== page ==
Looking good in the working world
Appeal Staff Writer
Kirsten Chandler and Rachael Irwin were anxious to shop. J.C. Penney Co. Inc. in South Carson City had opened early for them, and in they went armed with $200 apiece to spend from JOIN, the youth arm of Nevada Job Connect Center.
They had shirts, pants, shoes and more to find.
“I want some MUDD shoes,” said Kirsten. “It’s a good style.”
But they were over in the men’s section with Roy Vierra as the 18-year-old finished up looking at T-shirts.
Helping to shop on Friday was Cherie Halverson, assistant transition-employment specialist, at Carson High School.
After a little prodding from the girls, Halverson allowed them to go off on their own. They went off into the women’s section – Kirsten, 18, discovering a brown pantsuit she liked and looking for tops with pink in them, and Rachel, 21, falling for a pair of jeans.
The 11 special-education teenagers are in Carson High’s work program and have a variety of jobs that entail several hours each week. They load up in vans for part of their day and are taken to their jobs.
Kirsten works at the Department of Motor Vehicles, Rachel at Albertsons. Jenessa Krodel, 20, works at Evergreen residential center. Students like Roy; Emeleigh Archer, 18; and Jackie Schmerber, 16, work in the lunchroom at the high school, cleaning tables and restocking soda machines.
JOIN, or Job Opportunities in Nevada, provides training, employment-support services and GED opportunities for youth. JOIN has worked closely with the CHS group over the years, sometimes paying the stipend for their work hours and other times, like this year, giving them money for clothes.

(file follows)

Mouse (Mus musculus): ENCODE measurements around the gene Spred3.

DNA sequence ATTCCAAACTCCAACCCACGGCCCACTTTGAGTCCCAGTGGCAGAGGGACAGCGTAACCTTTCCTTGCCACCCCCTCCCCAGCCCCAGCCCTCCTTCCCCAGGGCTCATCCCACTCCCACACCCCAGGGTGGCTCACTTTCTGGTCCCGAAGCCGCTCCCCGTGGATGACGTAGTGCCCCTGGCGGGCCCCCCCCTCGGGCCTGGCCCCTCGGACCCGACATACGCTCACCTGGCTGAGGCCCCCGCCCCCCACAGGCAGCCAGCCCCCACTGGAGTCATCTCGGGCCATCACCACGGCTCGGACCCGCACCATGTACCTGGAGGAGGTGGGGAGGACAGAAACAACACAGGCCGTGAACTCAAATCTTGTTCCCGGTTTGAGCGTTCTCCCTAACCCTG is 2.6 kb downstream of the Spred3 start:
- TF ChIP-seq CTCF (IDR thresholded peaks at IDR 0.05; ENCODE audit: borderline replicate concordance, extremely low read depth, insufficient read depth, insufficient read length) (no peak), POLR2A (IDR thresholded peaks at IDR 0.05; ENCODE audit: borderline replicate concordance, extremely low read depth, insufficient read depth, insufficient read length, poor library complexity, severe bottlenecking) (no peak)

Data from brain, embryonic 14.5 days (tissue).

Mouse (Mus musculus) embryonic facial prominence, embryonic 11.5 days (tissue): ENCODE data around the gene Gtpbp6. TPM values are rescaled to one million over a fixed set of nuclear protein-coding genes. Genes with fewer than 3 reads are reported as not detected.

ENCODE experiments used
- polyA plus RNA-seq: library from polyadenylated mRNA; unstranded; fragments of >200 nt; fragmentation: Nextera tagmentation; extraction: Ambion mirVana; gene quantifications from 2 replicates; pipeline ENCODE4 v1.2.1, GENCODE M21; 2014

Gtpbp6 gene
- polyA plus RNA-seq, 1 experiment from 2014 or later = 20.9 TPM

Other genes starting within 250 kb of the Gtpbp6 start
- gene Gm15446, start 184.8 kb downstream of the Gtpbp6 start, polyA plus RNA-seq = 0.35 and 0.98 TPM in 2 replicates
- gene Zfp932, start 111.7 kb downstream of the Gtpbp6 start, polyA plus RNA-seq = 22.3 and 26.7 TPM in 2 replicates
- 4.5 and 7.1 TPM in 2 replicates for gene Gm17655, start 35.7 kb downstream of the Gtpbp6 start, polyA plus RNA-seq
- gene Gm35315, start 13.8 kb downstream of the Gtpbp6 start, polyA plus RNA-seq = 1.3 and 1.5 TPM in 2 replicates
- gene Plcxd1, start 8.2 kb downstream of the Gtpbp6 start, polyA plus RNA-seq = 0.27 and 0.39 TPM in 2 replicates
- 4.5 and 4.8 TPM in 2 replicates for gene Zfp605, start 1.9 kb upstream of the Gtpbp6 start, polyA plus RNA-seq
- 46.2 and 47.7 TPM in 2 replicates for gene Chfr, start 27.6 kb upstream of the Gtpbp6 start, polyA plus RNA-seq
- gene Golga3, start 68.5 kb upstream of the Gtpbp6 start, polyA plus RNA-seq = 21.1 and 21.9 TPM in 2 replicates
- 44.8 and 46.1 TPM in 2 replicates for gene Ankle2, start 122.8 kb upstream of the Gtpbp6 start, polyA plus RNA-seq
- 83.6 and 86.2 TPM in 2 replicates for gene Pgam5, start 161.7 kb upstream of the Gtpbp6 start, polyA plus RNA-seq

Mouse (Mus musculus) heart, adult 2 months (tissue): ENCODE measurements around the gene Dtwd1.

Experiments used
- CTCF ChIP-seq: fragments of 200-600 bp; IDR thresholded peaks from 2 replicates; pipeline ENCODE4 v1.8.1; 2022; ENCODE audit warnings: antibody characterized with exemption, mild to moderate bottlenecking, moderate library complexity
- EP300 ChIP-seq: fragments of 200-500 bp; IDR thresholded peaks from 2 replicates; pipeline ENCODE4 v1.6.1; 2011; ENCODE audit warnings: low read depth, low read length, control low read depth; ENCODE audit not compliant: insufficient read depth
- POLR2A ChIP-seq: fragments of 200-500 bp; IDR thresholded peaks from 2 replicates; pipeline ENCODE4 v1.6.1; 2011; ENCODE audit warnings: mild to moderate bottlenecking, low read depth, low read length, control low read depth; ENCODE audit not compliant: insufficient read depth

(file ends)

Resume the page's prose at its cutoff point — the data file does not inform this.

“(We’re doing this) to help them be presentable at their place of employment,” said Tamara Pierce, JOIN career consultant.
Students in the school’s work program are paid $2 an hour. They fill out their own time cards then go to the bank at the school to deposit their paychecks when they come through.
Carol Ruff, who oversees the program, wanted her students to make good clothing choices.
“I’m trying with most of them at least to find one work-appropriate outfit, and the rest, of course, needs to be school appropriate,” she said.
In the shoe department, Jackie Schmerber, 16, was looking for a soft sandal in a neutral shade. The problem was that she liked most of the ones she tried on.
Other items she had already picked out included white pants, blue jeans and a light-green formal work shirt.
She finally decided on a brown pair of sandals and moved on with aide Christine Winder, a speech pathologist, to a different department.
Many of the students in the work program start off in the school cafeteria, like Jackie, before being promoted to off-campus sites.
“Jackie’s a good worker,” Winder said.
Almost ready for check-out, Emeleigh had exceeded her $200 limit and had to take out a pair of jeans and a top, if she wanted to find a pair of shoes. But shoes were really important, she insisted, and let the other items go.
“This is cool,” she said of the shopping experience. “It gives me a chance to get new clothes.”
• Contact reporter Maggie O’Neill at email@example.com or 881-1219.